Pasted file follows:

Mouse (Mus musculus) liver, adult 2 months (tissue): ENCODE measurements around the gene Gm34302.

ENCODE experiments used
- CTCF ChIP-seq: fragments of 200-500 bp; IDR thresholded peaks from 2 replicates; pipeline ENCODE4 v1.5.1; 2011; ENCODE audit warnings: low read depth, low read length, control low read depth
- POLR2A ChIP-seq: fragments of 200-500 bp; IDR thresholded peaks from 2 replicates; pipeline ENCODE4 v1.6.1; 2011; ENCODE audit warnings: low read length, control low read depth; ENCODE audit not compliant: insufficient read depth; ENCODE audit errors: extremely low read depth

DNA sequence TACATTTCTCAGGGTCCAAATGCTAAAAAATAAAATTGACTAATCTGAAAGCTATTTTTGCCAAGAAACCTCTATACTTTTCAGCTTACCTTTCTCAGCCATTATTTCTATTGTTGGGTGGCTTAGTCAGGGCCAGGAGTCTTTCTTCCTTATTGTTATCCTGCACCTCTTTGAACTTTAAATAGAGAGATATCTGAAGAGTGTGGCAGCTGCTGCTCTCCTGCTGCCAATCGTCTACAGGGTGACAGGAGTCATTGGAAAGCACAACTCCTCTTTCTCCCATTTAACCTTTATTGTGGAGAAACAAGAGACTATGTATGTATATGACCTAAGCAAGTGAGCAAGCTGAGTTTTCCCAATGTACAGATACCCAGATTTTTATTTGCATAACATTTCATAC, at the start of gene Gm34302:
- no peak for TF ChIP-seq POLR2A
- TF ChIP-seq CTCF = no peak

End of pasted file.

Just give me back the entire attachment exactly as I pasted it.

Mouse (Mus musculus) liver, adult 2 months (tissue): ENCODE measurements around the gene Gm34302.

ENCODE experiments used
- CTCF ChIP-seq: fragments of 200-500 bp; IDR thresholded peaks from 2 replicates; pipeline ENCODE4 v1.5.1; 2011; ENCODE audit warnings: low read depth, low read length, control low read depth
- POLR2A ChIP-seq: fragments of 200-500 bp; IDR thresholded peaks from 2 replicates; pipeline ENCODE4 v1.6.1; 2011; ENCODE audit warnings: low read length, control low read depth; ENCODE audit not compliant: insufficient read depth; ENCODE audit errors: extremely low read depth

DNA sequence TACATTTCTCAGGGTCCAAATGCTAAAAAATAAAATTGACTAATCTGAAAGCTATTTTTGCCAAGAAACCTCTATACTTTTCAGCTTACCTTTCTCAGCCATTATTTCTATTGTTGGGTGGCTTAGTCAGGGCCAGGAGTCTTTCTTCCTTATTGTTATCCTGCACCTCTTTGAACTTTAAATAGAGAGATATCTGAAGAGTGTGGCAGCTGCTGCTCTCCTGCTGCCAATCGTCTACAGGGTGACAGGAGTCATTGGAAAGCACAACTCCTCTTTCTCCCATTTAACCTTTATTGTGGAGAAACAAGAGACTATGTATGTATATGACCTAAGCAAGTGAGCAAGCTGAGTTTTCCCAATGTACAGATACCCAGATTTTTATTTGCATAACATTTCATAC, at the start of gene Gm34302:
- no peak for TF ChIP-seq POLR2A
- TF ChIP-seq CTCF = no peak